Or even created by a normal DM. D&D is exceedingly lethal even without active malice on the part of the DM, it's just more so with it, and more arbitrarily so at that.
A lot of it - especially the latest (as of early 2011) Monster Manual - actually isn't that hard, so long as you have proper pacing and a well balanced team. Which leads to conversations like "What, you wiped with that? The tank shouldn't have been touched, and the healer should have been able to keep the AOE mitigated!" "Yeah except we have three melee damage-dealing guys in hide armor or less, and our 'healer' focused all his skills in attacks with a little control and heals himself first and foremost." "... Ouch."
Dungeon magazine was rather infamous for publishing these, as well. There was one that included a nearly-inescapable room-filling-with-sand trap, the goal for the adventure being impossible to achieve without the (level eight to ten) party members having a wish spell available, and an efreet that literally could not be killed. The only way to even get rid of the efreet involved summoning a 20th-level priest of Set who's been dead and trapped in an amulet for several thousand years, has his full repertoire of combat spells to blast the party with, and is in a really bad mood. Other adventures were even more deadly.
Labyrinth of Madness - not only are the monsters and traps extremely deadly, but to progress past certain points, you need to find magical glyphs, without which certain parts of the dungeon (mainly the entrances to new areas) don't even exist for you. There are twenty in all, and you're pretty much screwed if you miss even one. (To make matters worse, the original printing has a typo that makes one of them impossible to actually get, but honestly, most groups will give up before this actually becomes a problem.)
There was a comic book adaptation of the Labyrinth of Madness. The dwarven fighter was instant-killed off about 3 pages in, turned into a zombie and sent back to attack his friends. Says it all, really.
The Skinsaw Murders, a Pathfinder adventure path installment, is infamous for TPKs. Lots of ghouls, whose paralysis attack can be very cheap and very nasty, a haunted house full of unavoidable "Haunts", one of which forces you to jump out a window, possibly hitting the water some 50 ft below, or run outside into a flock of undead crows. And the final boss encounter... no. Just no.
Arkham Horror is extremely difficult. The randomly drawn opponent Eldritch AbominationBig Bad changes a number of rules, monsters, and often has instant-kill conditions should the game end in a final battle. Strategy and teamwork is mandatory, random events and blind luck will usually ruin your plans, and it's all a Race Against the Clock. Expansions for the game generally exist to make the game ever harder, such as adding The Dragon or The Corruption to the mix. In general, you don't expect to win a given game, completely appropriate to the setting.note This intense difficulty can be avoided by using custom characters. Even if they themselves are not unbalanced, putting them together, each designed for a certain task (i.e. one is made to close and explore gates, another is combat, another is movement, etc), makes the game from something incredibly difficult to relatively easy - even beating the end abominations becomes a fairly simple task.
Friend Computer would like to remind you that only Commie Mutant Traitors would say the Troubleshooters in Paranoia are given six clones because of the stunningly high death rate in Alpha Complex. Complaining about a 2% survival rate at one week is treason. This information is above your clearance level, Citizen; please report to your nearest termination center immediately or wait for your local extermination team. Have a wonderful daycycle!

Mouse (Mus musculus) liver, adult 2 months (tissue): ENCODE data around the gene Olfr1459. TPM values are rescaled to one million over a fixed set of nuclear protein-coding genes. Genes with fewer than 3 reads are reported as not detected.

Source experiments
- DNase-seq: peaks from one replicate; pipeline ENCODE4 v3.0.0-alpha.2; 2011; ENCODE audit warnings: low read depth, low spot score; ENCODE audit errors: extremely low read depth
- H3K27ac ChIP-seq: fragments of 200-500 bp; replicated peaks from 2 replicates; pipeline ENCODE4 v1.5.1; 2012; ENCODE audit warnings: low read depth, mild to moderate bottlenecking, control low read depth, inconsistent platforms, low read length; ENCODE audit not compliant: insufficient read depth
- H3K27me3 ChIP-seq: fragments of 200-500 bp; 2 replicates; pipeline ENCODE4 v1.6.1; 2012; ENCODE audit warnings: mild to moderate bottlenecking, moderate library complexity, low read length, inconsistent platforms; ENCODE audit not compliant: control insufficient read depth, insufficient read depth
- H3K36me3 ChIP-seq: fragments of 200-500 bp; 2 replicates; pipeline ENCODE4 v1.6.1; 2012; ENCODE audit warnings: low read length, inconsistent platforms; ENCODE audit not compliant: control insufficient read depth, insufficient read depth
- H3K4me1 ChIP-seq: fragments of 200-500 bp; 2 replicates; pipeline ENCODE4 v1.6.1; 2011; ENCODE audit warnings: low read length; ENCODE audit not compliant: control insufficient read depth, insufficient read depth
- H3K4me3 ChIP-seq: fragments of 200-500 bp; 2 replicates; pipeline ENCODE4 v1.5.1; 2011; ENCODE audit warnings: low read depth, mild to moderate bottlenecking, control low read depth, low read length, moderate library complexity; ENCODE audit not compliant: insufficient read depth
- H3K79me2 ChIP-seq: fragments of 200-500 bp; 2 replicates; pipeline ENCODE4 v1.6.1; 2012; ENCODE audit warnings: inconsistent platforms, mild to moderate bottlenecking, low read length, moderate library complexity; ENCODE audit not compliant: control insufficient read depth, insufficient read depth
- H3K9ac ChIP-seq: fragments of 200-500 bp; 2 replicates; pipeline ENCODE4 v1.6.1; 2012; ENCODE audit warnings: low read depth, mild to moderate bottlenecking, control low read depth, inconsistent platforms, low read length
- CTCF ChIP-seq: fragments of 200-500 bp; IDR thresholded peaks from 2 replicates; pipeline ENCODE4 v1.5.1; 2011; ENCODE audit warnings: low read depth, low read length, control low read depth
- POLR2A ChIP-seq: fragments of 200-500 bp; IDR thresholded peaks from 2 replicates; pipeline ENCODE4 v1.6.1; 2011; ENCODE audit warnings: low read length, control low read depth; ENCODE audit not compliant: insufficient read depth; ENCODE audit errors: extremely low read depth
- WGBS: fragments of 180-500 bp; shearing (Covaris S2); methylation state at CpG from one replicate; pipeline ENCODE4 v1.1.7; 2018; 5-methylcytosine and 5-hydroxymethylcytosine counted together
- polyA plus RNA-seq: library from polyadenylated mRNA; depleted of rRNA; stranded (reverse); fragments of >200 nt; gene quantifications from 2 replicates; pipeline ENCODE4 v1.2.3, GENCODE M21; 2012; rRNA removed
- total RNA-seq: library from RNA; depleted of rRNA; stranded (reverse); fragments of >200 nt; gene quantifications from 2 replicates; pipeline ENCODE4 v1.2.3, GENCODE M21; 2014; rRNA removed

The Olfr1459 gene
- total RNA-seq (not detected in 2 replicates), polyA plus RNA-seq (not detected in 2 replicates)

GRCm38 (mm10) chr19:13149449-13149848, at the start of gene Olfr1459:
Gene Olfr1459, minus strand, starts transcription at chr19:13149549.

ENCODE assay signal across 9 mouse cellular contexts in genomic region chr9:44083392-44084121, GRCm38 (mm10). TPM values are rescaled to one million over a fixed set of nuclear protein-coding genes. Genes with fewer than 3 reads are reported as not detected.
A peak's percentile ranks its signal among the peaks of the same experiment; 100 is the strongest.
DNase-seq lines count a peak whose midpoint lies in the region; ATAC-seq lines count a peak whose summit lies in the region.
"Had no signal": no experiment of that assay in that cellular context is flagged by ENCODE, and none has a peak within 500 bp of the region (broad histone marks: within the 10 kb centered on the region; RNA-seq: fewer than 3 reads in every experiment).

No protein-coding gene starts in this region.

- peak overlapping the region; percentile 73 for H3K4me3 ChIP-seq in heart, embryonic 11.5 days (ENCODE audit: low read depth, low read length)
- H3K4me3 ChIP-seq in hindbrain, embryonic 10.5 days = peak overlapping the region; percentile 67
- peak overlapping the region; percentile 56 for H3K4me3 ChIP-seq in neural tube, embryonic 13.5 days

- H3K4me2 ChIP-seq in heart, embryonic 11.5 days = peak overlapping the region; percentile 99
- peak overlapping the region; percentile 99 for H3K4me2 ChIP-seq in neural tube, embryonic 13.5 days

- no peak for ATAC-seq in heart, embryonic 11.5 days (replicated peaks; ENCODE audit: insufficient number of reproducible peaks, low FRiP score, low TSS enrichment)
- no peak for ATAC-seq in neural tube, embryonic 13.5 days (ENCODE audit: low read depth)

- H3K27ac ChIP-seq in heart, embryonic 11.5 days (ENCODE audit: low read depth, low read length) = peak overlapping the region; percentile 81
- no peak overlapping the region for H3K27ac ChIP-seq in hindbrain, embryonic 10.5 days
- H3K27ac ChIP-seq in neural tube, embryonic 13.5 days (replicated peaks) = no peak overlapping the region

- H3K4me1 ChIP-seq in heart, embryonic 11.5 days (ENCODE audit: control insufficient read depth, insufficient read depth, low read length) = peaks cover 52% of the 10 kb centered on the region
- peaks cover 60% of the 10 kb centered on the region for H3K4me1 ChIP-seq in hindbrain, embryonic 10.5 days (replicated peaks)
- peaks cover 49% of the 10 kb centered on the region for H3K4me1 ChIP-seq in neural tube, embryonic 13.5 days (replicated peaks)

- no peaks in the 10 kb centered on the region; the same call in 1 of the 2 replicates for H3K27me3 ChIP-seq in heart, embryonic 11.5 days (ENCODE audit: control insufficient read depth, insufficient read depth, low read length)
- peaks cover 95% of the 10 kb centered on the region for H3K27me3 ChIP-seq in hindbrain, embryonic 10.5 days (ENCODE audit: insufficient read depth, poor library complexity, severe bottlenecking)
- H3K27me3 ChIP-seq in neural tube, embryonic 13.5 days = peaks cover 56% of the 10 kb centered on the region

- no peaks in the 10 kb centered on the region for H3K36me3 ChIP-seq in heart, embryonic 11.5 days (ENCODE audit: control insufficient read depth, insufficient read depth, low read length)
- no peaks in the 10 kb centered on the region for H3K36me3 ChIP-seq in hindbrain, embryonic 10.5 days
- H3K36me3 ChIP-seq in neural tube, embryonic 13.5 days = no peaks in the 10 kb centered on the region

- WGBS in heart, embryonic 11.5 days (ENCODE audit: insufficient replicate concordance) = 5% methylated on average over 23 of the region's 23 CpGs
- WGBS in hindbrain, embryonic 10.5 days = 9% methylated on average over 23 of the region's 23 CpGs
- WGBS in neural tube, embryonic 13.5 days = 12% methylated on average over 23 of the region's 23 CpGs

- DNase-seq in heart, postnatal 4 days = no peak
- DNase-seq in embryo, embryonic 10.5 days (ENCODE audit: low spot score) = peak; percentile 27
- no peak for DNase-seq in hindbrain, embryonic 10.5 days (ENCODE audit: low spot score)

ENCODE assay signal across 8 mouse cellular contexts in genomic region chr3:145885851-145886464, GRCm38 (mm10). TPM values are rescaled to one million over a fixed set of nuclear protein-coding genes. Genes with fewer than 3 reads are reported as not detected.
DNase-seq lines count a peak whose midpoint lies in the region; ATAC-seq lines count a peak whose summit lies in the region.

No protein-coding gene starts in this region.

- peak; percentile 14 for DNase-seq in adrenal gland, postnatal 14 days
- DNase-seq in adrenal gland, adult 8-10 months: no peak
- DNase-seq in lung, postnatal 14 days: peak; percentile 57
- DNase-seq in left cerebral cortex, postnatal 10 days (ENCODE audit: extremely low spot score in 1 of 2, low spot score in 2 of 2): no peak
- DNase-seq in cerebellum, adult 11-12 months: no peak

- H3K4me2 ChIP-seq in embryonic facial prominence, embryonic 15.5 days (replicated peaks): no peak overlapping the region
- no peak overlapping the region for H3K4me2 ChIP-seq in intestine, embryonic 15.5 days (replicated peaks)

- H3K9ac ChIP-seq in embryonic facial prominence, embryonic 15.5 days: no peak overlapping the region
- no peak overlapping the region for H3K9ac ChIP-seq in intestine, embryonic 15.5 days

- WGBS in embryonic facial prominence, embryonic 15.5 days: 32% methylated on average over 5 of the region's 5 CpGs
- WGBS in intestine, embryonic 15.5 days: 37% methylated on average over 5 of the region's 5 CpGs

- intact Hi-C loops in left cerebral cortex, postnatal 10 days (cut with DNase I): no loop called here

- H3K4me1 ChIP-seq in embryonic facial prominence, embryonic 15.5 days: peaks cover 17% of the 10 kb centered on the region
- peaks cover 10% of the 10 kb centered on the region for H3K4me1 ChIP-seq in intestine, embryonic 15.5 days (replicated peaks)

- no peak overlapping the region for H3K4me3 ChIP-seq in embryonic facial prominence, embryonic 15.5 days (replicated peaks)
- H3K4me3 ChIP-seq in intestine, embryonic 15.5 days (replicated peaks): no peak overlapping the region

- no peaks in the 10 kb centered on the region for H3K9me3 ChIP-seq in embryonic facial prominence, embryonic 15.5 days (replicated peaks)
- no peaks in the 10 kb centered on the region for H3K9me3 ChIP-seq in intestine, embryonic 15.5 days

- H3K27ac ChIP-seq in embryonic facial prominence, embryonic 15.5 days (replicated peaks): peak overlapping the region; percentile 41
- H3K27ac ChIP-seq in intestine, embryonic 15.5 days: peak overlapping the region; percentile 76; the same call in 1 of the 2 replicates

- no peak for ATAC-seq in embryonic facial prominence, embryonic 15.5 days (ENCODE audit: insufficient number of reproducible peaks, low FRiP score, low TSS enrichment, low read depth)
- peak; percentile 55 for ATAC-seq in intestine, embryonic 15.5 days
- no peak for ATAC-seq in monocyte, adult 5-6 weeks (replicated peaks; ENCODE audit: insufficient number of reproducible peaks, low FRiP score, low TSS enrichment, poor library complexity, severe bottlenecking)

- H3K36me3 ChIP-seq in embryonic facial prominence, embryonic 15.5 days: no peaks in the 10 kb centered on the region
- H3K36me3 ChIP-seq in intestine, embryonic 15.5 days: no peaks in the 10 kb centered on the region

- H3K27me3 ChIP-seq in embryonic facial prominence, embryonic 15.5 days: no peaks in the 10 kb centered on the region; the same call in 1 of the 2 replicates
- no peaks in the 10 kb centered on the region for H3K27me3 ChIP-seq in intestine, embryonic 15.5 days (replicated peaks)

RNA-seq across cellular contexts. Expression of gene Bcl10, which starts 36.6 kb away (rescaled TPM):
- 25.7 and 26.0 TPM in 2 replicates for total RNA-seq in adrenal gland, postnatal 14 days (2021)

Betrayal at House on the Hill has many scenarios which are won or lost based on victory conditions. However, before the endgame begins, players have found items, gained and lost stats, and explored the house. End-games range from fair challenges to virtually impossible.
The Deadlands dime novel adventure Night Train is alternately referred to as PC Death Train. A locomotive carrying thirty nosferatu and a zombie conductor (and not one of those relatively easy to beat head shot zombies) will do that. Rumors that its writer John Goff gets a royalty every time running it ends in a Total Party Kill are officially denied, however.
Battlestar Galactica the board game is extremely hard for a traitor game. Often favoring the Cylon rather than the Humans. More often than not the Cylons win.
Unknown Armies opens its chapter on combat rules by advising you not to get into a fight. Do anything to de-escalate the situation. Because fighting in UA? Can be very lethal. The rules are percentage-based and it's easy to flail around without hitting anything if your skills are low. And if someone's skills are high? Damage is calculated by adding together the digits of the successful attack roll (for melee, so a roll of 55 deals 10 damage) or by just taking the attack roll as the damage score (for firearms, so a roll of 55 deals 55 damage). The average person has 50 hit points. You can survive a few good melee hits but just one gunshot could completely ruin you. On top of that, magic is useful but highly situational, averting Linear Warriors, Quadratic Wizards hard.
It is also a somewhat explicit assumption of the setting that the most powerful supernatural abilities typically are difficult to use, dangerous to use, sanity-blasting, grossly immoral or some combination of the above. Thus, your character has to choose between an overall disadvantage in power levels, or risking xe life, mind and soul frequently. And you WILL end up facing serious threats, because the Occult Underground is paranoid, greedy, insane and ill-tempered.